Wednesday, October 12, 2005

Celebrating Reformation (Part III)

(Continued from Parts I and II)

After posting the 95 Theses Luther began a prolific career as a writer. He began to put in print his views on the corruption of the Catholic Church and on the biblical doctrine of salvation by grace alone. His works became widely circulated and caused quite a stir. Pope Leo X referred to Luther as “a wild boar loose in God’s vineyard.” It was something the Catholic Church could not overlook.

In 1520 Leo X issued a Papal Bull (pictured at right) excommunicating Luther from the Church and ordering him to Rome within 60 days to recant. Luther responded by burning the Bull at the gates of Wittenberg on December 10 of that same year.

In 1521 Luther was ordered to appear before the Diet (Assembly) of Worms to recant. To help insure his appearance he was guaranteed safe conduct to and from the Diet. Seeing it as an opportunity to defend his positions, Luther agreed and traveled to Worms. After hours of study and prayer Luther refused to recant saying, “My conscience is captive to the Word of God. Here I Stand. I can do no other. God help me. Amen.”

He was declared both a heretic and an outlaw. While he had been guaranteed safe passage a conspiracy had been hatched to kill Luther on his return trip. Luther’s friends, apparently, were aware of the plan, because they donned masks and “captured” him while he traveled through the forest on his way back to Wittenberg. They galloped away in the darkness with Luther and thwarted the efforts to kill him.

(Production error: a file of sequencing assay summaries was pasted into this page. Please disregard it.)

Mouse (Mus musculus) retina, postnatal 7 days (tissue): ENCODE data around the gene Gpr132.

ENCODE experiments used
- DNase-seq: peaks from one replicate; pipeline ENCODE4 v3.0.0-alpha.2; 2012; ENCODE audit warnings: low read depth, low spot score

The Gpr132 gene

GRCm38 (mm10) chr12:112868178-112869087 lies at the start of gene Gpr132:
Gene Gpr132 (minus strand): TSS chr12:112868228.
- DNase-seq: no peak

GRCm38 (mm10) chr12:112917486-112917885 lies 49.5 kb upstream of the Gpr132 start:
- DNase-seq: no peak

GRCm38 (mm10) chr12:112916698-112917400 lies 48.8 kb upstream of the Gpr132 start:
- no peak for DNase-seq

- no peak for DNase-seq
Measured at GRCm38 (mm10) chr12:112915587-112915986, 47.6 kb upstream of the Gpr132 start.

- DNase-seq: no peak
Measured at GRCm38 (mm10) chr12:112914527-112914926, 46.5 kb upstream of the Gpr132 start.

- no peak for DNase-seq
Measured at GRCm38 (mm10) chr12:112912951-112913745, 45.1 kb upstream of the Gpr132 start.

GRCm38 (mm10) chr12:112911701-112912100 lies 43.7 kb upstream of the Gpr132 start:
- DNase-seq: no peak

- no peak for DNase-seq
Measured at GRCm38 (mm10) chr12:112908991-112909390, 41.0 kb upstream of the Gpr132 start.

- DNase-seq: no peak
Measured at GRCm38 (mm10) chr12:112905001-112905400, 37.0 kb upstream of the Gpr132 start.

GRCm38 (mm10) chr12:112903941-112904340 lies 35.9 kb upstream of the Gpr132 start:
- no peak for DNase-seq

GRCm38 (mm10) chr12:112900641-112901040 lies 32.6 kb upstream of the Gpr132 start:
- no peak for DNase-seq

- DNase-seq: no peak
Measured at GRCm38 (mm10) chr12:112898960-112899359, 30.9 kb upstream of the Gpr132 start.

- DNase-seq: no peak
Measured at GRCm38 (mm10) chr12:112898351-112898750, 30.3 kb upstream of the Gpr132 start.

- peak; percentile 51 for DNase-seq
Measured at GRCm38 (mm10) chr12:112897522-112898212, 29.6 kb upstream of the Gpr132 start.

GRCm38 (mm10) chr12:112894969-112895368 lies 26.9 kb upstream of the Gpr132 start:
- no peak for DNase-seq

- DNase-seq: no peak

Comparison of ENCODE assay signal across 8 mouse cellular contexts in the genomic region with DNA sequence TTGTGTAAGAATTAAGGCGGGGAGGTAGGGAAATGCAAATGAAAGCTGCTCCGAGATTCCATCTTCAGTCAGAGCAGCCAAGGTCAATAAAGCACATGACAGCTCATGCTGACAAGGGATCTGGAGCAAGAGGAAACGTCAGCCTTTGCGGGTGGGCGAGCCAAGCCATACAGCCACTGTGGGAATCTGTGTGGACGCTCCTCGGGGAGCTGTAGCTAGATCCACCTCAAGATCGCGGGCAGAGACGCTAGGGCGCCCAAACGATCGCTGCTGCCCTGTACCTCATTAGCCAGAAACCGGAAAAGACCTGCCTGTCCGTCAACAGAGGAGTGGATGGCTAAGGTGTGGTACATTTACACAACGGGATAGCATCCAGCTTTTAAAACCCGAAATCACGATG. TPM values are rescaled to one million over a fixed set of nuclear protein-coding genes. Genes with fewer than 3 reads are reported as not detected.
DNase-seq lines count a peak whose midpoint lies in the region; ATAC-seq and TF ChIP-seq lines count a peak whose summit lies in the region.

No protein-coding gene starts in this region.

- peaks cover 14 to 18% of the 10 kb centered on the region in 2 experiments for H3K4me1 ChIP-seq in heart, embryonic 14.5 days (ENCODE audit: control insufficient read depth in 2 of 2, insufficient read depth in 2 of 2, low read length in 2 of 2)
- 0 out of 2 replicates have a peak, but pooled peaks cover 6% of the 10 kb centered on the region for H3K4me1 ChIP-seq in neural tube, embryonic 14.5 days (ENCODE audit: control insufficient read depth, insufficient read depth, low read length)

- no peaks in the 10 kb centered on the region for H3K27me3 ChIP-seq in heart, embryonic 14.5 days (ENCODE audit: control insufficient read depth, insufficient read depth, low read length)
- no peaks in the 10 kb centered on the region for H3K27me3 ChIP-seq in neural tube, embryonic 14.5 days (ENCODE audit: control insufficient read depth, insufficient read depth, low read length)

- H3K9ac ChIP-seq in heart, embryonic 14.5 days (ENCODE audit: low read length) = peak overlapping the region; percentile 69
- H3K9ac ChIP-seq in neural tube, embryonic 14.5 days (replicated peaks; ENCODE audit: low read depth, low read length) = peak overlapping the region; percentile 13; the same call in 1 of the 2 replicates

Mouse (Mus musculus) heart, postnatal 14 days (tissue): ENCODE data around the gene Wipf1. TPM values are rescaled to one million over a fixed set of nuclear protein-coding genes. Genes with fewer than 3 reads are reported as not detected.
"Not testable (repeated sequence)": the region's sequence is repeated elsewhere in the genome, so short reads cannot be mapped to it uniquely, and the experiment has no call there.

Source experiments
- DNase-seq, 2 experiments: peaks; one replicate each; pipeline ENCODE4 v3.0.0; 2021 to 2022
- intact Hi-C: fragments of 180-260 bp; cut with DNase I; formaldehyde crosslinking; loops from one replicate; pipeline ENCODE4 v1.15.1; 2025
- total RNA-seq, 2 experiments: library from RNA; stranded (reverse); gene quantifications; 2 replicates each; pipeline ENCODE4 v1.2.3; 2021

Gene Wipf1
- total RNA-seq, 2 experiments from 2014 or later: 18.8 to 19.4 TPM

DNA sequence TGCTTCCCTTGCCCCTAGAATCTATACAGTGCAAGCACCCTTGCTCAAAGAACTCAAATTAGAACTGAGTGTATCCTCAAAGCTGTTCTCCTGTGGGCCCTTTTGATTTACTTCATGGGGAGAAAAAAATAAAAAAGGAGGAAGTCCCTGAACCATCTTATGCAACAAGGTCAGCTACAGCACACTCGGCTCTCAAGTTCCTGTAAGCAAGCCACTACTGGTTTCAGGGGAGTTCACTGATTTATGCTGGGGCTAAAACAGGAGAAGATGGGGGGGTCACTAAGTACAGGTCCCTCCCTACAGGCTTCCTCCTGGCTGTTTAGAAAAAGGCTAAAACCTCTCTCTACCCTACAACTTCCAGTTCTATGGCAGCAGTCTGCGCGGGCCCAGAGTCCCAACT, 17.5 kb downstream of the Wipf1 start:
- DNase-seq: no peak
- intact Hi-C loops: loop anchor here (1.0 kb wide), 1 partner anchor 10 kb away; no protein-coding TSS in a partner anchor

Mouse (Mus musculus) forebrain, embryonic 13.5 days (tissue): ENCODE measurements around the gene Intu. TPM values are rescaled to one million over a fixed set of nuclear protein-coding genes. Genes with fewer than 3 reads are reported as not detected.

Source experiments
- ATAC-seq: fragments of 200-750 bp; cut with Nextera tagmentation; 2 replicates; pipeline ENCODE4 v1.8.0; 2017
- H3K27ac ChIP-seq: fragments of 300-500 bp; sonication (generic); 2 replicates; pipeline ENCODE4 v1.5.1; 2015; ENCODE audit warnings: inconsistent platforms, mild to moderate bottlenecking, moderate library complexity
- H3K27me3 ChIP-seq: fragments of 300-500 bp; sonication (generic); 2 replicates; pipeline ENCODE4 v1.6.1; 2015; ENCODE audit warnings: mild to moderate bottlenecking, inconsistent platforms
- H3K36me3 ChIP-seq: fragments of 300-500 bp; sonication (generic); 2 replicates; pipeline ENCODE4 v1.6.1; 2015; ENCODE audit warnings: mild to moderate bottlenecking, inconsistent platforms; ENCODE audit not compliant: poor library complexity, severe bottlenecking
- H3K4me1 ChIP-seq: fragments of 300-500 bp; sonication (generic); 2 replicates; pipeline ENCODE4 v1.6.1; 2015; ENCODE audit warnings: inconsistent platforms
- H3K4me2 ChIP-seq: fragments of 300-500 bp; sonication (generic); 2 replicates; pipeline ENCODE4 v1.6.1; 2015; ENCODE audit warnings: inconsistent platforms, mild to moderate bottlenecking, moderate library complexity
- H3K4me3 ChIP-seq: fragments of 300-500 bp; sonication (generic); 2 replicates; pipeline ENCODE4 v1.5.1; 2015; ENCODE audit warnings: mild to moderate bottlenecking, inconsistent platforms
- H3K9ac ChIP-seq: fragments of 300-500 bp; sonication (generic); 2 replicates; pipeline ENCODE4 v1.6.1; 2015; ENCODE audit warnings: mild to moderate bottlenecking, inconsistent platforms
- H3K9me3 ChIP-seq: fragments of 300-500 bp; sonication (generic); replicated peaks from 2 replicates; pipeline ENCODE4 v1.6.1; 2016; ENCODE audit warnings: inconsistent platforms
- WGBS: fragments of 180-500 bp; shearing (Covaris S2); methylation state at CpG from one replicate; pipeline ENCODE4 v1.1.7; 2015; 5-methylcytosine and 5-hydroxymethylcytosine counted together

He was taken to a castle known as the Wartburg in the Black Forest. Here he hid from the Catholic authorities. He used his time to translate the Bible into German, as it was his firm conviction that the Word of God belonged to everyone, not just religious scholars.

Eventually he left the Wartburg disguised as a knight named Junker Jorg (pictured at left). He continued to write and preach, producing hundreds of volumes and thousands of sermons over the course of his ministry.

It is my hope that churches will focus more attention on educating members about the wonderful historical legacy we have in the foundations of the Protestant Reformation rather than spending time focused on the pagan origins of Halloween. October can be a wonderful time of exploring an incredible story, one filled with courage, conviction, daring escapes and rescues, horsemen dashing through forests, hiding in castles and, most of all, the restoration of biblical doctrines on salvation. October is our month to celebrate reformation.


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